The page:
There was a sense of destiny about the whole thing. Davis’s filibuster had drawn Cecile Richards, daughter of the late Richards and president of Planned Parenthood, to the state capitol in Austin as part of a massive protest during the state senate’s deliberations over the abortion bill. In the months before the 2014 gubernatorial election, Davis published an outrageously titled political memoir that detailed her own abortions. The whole thing was such a perfect story it just had to be true.

During her campaign against then-state attorney general Greg Abbott, the money poured in from all over the country. Davis raked in $6.2 million from nearly 30,000 out-of-state donors—21 percent of her total haul. Much like Ossoff’s campaign, much of it came from large Democratic states like New York ($1.1 million), California ($1.6 million), and Massachusetts (nearly $1 million). She had a contribution-sharing arrangement with Battleground Texas, a group run by former Obama operatives working to turn Texas blue, or at least make it competitive. Although Davis lagged in the polls, she was hailed by Democratic strategists as a “national political figure.”

It wasn’t even that Davis was favored to win—in fact, as election day neared a Davis victory was thought to be a long-shot. But she didn’t need to win. If she could just get close, it would transform Texas politics. It would reveal the fatal chink in the Texas GOP’s armor, and herald the arrival of a young, vibrant, and unapologetic Democratic Party in the Lone Star State.

Then the election came. Davis lost to Abbott by more than 20 points and was never heard from again.

Democrats Will Keep Losing If They Keep Ignoring Voters

The lesson of Wendy Davis should have stuck with the Democratic Party, especially after their unexpected 2016 loss to Trump. Among the many big lessons of 2016 was that you can’t shame or browbeat voters into casting ballots for your side. Ossoff made his campaign about “resistance” to Trump instead of about why his policies would be better than those of his opponent for the people of Georgia’s sixth congressional district.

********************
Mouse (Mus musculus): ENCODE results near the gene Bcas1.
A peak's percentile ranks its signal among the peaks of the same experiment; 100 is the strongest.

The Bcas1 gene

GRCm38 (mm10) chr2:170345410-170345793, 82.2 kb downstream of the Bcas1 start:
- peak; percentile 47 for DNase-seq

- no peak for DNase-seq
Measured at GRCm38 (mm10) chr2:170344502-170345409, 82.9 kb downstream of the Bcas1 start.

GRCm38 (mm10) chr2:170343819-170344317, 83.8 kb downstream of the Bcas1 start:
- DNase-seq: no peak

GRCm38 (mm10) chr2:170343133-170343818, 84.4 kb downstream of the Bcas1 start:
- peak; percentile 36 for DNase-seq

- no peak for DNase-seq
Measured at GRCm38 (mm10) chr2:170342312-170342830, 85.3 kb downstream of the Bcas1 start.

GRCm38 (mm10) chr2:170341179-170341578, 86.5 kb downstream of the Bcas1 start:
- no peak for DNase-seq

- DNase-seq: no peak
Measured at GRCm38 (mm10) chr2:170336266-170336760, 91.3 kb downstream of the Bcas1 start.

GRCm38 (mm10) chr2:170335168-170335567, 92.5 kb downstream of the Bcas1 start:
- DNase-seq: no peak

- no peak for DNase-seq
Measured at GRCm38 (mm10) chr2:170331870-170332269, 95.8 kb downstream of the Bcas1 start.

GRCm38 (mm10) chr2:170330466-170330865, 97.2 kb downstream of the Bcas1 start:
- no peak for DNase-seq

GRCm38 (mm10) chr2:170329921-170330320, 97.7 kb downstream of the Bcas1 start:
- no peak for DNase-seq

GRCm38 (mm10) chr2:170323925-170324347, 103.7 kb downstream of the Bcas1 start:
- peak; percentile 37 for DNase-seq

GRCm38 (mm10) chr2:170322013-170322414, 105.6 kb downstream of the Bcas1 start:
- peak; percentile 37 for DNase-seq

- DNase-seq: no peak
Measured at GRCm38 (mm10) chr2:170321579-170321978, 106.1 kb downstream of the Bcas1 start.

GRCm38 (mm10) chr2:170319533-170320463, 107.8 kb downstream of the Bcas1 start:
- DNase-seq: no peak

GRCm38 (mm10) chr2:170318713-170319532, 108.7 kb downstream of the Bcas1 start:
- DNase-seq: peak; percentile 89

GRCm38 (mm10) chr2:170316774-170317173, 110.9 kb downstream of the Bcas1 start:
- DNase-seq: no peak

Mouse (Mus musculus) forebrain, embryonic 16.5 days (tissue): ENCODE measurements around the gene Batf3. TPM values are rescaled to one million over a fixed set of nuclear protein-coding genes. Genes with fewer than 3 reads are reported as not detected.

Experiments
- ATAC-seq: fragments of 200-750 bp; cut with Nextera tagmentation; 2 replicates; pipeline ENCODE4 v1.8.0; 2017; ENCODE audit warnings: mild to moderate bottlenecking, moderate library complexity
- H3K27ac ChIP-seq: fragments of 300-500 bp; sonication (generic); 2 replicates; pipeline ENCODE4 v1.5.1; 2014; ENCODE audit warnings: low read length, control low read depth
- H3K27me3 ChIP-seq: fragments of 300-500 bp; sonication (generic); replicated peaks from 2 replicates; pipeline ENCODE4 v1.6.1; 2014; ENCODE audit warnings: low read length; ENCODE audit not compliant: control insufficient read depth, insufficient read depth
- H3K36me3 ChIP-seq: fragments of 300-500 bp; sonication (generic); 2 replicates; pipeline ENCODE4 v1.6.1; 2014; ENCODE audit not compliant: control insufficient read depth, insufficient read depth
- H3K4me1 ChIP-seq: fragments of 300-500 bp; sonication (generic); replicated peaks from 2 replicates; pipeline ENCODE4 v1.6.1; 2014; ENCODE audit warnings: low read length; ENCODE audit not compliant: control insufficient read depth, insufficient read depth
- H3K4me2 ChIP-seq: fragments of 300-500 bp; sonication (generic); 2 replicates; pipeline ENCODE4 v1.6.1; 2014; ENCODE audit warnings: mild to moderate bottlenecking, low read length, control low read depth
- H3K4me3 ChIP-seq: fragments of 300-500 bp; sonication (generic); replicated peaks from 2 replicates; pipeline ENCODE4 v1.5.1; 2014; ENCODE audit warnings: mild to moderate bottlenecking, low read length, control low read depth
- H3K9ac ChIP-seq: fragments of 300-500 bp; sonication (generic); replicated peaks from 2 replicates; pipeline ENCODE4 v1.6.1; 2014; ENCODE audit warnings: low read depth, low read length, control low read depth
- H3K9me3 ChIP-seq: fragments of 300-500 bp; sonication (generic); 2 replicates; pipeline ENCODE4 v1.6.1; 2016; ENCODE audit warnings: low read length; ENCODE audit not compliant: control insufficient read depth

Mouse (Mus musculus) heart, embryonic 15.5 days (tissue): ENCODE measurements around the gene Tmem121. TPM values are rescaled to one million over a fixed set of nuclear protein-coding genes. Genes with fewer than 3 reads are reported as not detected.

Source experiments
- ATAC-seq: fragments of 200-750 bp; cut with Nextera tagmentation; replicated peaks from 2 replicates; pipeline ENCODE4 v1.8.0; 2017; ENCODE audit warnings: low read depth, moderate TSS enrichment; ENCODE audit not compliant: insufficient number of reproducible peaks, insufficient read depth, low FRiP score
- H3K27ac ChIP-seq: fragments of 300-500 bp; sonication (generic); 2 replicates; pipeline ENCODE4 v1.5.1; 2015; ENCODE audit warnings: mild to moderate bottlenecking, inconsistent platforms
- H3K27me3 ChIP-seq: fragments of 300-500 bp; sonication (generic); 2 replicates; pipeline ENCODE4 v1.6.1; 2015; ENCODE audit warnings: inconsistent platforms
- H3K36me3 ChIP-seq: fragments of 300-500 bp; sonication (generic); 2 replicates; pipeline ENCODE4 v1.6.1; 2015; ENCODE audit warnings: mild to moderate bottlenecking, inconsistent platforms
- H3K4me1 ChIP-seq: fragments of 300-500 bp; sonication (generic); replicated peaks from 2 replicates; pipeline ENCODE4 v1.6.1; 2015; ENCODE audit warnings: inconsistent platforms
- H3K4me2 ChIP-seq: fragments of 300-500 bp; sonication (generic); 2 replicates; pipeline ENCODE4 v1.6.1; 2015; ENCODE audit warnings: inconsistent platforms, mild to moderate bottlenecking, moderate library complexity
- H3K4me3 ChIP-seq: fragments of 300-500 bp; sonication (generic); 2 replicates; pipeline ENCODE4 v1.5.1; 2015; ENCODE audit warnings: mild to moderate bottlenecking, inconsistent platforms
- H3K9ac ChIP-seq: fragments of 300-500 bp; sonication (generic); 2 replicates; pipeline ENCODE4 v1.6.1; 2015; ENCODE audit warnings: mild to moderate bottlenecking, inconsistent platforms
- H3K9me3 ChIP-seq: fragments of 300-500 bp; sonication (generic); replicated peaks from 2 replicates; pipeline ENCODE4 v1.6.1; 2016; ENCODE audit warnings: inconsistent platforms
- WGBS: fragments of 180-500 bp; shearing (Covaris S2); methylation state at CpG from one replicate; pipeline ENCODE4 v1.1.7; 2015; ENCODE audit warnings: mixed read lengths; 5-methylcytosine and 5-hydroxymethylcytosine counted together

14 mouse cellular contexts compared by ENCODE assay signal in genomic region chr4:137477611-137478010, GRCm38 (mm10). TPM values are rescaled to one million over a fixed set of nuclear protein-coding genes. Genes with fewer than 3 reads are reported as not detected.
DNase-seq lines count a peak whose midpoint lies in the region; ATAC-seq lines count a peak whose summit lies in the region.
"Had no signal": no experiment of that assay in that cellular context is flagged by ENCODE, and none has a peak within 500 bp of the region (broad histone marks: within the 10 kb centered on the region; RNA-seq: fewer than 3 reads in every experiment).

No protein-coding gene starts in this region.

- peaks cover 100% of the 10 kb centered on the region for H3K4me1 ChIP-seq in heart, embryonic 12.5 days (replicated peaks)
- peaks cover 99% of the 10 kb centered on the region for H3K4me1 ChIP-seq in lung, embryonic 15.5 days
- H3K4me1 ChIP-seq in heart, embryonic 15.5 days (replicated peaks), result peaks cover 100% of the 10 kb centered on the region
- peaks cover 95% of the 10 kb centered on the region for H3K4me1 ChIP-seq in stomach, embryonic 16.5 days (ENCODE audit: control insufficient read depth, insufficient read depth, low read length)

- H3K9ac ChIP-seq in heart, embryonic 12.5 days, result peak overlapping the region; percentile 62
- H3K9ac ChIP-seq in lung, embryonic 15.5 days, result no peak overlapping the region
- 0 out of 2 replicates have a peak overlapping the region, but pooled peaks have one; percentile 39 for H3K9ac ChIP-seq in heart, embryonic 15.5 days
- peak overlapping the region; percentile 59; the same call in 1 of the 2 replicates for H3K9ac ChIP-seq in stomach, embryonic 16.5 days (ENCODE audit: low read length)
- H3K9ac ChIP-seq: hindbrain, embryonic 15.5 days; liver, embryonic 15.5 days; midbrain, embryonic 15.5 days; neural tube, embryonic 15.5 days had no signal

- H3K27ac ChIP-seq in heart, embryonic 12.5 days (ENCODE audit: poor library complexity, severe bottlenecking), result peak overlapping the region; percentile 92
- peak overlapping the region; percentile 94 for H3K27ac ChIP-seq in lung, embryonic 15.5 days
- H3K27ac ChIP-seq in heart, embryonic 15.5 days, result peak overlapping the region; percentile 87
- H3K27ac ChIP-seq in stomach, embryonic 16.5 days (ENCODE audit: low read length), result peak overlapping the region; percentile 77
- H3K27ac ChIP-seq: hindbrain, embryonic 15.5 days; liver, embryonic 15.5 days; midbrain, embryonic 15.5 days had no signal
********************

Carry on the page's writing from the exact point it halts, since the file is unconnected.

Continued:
That was more or less the approach of Hillary Clinton last year, and, to a lesser extent, Davis in 2014. Trump was of course just a creepy reality TV star back then, but Davis set herself against the Texas GOP and its “war on women.” Somehow she thought that in a state where 62 percent of voters support banning abortion after 20 weeks, she could run as a pro-choice champion and, you know, probably do okay.

Her mistake was the same as Clinton’s, which was the same as Ossoff’s, which is the same as the Democratic Party’s in general: they don’t much care what voters really think, or what they really want. To paraphrase Bertolt Brecht, Democrats seem to think the people have to earn the confidence of the party. And if they don’t, would it not be easier simply to dissolve the people and elect another?

John is a senior correspondent for The Federalist. Follow him on Twitter.